I am Dr. Allyson Cundiff. I live in Nashville, where I grew up, and have been caring for children here as a child psychiatrist for nearly 6 years since completing training. I completed my residency and fellowship training at Vanderbilt and currently practice as an attending physician at Children’s Hospital and Vanderbilt Psychiatric Hospital.
This year has been tough for everybody. This is the time of year when we typically experience higher patient volumes, but this year has been much worse than expected. Coronavirus has forced many children to stay home because it is not yet safe to attend in-person classes. Parents are working from home, while trying to juggle the responsibility of assisting their children with virtual learning. And many parents have lost jobs, placing additional financial stress on an already emotionally stretched family unit.
The vast majority of the kids I see cite COVID19 as a big stressor in their lives. Either their home lives are more stressed, tension is high and the stress is pervasive, or they have become more depressed, unable to continue in their normal ways of life.
If you can remember being a kid and imagine what it would have been like to suddenly not be able to connect with your friends every day, see extended family members, forego birthday celebrations, or participate as a team member in your favorite sport or extracurricular activity, you might be able to understand how this pandemic has impacted them.
No child is an island outside of their family unit. When the family is stressed, that stress trickles down to the kids in the family. It’s only a matter of time. Parents are trying to do the best they can, but it’s difficult when they are already stretched themselves and now required to do so much more. This is particularly hard on parents who are frontline essential workers who bear the additional worry that they may become infected themselves and bring it home to their families.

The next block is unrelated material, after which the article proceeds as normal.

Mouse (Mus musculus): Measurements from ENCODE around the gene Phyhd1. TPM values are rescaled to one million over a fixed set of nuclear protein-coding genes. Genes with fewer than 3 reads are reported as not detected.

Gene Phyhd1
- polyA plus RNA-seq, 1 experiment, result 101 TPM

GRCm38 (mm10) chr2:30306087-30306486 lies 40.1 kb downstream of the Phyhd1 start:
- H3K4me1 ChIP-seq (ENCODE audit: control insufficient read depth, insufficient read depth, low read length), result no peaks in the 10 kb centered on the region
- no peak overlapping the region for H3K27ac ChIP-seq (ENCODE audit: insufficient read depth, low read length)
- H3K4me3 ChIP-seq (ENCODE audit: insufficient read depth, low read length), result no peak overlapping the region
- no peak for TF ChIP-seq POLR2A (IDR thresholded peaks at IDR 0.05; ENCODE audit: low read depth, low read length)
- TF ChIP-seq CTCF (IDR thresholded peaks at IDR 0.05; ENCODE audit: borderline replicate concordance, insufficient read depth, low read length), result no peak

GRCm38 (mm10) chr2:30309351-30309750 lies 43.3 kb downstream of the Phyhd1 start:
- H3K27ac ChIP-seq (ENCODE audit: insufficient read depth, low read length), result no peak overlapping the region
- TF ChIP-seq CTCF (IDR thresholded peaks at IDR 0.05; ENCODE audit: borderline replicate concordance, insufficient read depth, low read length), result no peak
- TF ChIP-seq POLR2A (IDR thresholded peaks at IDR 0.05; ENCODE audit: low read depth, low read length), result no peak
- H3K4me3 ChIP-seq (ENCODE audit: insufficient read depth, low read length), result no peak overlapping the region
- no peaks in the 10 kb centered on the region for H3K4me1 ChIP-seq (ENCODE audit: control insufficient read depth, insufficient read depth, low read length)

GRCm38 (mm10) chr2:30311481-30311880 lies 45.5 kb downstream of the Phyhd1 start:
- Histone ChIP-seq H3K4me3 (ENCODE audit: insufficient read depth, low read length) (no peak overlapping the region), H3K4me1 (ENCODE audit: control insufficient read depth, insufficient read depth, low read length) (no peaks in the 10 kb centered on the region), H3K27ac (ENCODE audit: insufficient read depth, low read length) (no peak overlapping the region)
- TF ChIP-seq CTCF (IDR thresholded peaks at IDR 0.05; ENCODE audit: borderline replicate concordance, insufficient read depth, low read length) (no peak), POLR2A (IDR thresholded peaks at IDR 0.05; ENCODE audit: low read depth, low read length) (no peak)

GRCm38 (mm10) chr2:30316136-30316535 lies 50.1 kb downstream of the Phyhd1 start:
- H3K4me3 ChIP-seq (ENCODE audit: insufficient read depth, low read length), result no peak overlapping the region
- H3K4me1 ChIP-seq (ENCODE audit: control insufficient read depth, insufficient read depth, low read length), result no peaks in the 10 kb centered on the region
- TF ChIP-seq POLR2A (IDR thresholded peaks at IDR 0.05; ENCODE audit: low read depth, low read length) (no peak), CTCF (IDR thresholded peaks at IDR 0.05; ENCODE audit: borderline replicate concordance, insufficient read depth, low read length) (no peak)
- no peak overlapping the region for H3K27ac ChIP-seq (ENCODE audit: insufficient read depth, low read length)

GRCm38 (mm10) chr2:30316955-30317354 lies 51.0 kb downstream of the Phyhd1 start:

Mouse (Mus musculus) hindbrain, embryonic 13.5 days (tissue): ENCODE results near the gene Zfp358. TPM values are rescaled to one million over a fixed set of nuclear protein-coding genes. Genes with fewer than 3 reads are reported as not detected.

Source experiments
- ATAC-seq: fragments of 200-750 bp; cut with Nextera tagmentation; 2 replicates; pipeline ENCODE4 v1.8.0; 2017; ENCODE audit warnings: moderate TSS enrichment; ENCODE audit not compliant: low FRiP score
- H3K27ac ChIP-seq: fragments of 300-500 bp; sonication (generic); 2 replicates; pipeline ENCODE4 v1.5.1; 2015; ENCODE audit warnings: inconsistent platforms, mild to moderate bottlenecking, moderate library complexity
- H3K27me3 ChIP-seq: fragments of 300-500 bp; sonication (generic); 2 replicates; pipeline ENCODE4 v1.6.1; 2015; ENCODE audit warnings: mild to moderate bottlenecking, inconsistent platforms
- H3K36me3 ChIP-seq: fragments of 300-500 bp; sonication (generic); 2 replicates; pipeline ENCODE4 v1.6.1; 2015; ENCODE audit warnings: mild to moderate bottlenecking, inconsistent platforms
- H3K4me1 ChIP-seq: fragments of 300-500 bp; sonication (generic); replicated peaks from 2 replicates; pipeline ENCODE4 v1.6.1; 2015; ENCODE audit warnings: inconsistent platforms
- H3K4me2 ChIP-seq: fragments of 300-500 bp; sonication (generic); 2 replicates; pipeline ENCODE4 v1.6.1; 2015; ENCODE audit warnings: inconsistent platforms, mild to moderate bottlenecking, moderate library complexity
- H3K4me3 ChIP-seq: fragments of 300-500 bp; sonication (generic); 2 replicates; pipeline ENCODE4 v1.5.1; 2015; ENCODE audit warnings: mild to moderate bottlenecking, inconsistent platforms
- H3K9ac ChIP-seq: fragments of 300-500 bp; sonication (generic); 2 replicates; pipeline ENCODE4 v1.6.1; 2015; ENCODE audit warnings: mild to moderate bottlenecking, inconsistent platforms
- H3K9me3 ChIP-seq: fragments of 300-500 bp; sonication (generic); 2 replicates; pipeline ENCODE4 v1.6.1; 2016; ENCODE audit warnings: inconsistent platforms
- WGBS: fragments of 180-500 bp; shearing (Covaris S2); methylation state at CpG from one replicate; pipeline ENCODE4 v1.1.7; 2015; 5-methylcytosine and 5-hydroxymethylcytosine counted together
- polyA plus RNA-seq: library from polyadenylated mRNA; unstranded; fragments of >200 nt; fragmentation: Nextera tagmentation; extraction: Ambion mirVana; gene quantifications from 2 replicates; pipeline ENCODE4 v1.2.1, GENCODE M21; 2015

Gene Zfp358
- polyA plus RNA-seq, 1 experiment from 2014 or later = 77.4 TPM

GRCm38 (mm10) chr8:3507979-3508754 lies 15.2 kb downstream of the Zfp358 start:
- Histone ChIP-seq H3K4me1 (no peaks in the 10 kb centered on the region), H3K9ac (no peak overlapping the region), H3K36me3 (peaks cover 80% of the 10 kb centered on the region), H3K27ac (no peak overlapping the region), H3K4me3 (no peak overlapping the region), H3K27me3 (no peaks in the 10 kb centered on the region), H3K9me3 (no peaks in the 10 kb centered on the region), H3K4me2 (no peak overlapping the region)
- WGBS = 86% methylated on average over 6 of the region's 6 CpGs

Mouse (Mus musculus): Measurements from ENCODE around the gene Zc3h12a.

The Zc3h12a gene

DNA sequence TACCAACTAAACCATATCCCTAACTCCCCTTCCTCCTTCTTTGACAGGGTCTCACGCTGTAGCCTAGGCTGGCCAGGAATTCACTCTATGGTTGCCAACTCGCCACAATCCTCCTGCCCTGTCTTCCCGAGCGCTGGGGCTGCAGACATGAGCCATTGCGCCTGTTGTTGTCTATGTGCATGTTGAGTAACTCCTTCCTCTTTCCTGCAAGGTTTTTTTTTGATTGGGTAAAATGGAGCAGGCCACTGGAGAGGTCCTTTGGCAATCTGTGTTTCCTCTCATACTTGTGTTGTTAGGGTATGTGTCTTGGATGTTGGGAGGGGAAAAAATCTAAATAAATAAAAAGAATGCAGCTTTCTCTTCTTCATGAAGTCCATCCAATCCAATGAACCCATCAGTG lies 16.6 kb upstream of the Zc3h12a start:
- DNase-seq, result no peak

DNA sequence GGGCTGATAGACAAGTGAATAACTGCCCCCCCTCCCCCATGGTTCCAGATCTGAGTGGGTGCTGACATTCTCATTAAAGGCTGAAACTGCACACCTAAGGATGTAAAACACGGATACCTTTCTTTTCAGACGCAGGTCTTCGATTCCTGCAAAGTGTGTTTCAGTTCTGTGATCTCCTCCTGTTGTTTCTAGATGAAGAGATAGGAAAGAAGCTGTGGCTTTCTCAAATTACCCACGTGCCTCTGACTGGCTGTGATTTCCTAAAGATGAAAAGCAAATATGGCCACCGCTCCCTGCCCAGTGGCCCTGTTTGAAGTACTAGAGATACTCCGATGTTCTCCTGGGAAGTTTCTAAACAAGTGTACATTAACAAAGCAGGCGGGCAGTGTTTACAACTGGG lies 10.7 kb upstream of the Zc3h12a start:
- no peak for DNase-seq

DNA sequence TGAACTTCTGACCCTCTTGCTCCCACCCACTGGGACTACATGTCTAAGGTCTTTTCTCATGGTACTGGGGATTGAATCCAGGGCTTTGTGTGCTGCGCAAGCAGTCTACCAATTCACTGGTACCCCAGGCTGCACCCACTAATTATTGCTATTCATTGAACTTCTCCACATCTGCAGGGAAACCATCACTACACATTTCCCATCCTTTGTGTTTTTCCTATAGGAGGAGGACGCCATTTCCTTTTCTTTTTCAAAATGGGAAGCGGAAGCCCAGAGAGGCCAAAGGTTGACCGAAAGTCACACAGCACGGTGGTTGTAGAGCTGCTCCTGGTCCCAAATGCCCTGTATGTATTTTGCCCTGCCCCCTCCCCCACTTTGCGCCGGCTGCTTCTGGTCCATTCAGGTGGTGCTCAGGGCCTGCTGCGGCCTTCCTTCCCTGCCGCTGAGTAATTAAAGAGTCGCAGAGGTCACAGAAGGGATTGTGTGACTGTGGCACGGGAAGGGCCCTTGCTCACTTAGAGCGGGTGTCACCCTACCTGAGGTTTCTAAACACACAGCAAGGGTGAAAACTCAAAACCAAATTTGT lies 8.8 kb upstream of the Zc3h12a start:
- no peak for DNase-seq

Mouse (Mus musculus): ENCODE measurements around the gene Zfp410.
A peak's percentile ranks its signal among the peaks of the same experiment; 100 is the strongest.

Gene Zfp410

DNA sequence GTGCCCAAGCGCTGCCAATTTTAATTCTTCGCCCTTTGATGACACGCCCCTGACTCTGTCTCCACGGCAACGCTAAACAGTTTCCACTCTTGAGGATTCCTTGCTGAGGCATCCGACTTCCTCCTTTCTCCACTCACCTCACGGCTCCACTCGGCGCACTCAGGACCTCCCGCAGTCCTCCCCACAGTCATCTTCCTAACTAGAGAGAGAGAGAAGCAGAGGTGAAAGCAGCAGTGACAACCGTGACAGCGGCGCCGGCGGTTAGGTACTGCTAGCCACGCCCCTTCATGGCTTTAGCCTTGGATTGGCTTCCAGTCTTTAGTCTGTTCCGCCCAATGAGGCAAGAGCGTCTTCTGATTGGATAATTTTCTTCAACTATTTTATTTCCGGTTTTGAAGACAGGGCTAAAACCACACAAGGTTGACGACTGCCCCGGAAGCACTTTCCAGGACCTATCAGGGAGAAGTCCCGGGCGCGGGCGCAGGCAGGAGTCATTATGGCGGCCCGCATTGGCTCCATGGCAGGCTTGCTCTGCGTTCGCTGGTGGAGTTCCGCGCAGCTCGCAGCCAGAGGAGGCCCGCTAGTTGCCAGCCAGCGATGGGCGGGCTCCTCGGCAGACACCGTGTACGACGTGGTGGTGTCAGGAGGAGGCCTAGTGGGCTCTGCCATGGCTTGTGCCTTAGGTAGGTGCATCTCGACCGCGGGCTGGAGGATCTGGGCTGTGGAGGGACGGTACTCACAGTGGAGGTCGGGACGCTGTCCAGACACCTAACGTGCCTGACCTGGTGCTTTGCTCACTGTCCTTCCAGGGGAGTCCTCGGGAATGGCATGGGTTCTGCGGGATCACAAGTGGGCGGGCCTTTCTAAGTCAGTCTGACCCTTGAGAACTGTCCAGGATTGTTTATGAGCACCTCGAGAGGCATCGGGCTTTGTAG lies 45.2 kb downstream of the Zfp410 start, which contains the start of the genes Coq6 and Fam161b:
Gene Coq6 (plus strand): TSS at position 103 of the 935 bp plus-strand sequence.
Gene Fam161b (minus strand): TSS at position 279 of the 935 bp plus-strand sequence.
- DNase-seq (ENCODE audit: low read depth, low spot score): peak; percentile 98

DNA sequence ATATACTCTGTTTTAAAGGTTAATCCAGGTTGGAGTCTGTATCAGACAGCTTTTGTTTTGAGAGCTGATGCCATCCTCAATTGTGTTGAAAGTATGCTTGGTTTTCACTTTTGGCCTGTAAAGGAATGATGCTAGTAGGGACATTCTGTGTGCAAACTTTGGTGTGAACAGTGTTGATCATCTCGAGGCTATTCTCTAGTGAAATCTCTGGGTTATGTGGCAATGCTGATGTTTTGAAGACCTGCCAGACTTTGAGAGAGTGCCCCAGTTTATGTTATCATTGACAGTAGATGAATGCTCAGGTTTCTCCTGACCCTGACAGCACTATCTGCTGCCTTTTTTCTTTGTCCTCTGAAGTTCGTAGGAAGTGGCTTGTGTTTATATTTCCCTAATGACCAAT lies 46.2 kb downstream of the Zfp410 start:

I’m in a nationwide network with other child psychiatrists, and I can tell you that we are all tired. Like many of my colleagues, I am a mom myself of two young children, and I am frequently exhausted. I worry from day to day whether my day care arrangements for my children are stable, and, even though I now do many of my outpatient visits virtually, I live with the constant possibility that I might become infected while in the hospital, and bring it home to my family.
Scientists and health experts are telling us how to control the spread of this virus – wear a mask, maintain social distance, wash your hands. It seems so simple, and many Governors across the country have issued statewide mask mandates to help control the spread of coronavirus in their states.
Unfortunately, here in Tennessee, Governor Lee has ignored scientists, health experts, and even the White House Coronavirus Task Force who have been telling him for months that we need a statewide mask mandate and a coordinated plan to help get COVID under control. Instead, Governor Lee has pushed this responsibility off to local mayors, school boards, employers and parents to figure out how to deal with a global pandemic all on their own.
We are fighting two fights: the physical threat of COVID-19 and the emotional fallout from COVID-19.
Now more than ever before, there is a great need for more resources to be directed toward mental health services for our children, particularly in rural communities, where it is next to impossible to find a therapist for kids and their families.
As a mental health professional and as a parent, I know that it is the best for our kids, socially and emotionally, for our schools to be open for in-person classes – BUT schools must be safe for our children to attend. If we in Tennessee could get a better grasp on the spread of the virus, we would be able to keep our schools open safely, and alleviate some of the fallout from unnecessary exposure and quarantine.
Governor Lee, we need decisive leadership from you. The uncontrolled spread of COVID-19 is leading to avoidable school closures and endangering the lives and health of our parents and children. We can contain COVID-19, but it depends on having a statewide plan and especially a mask mandate.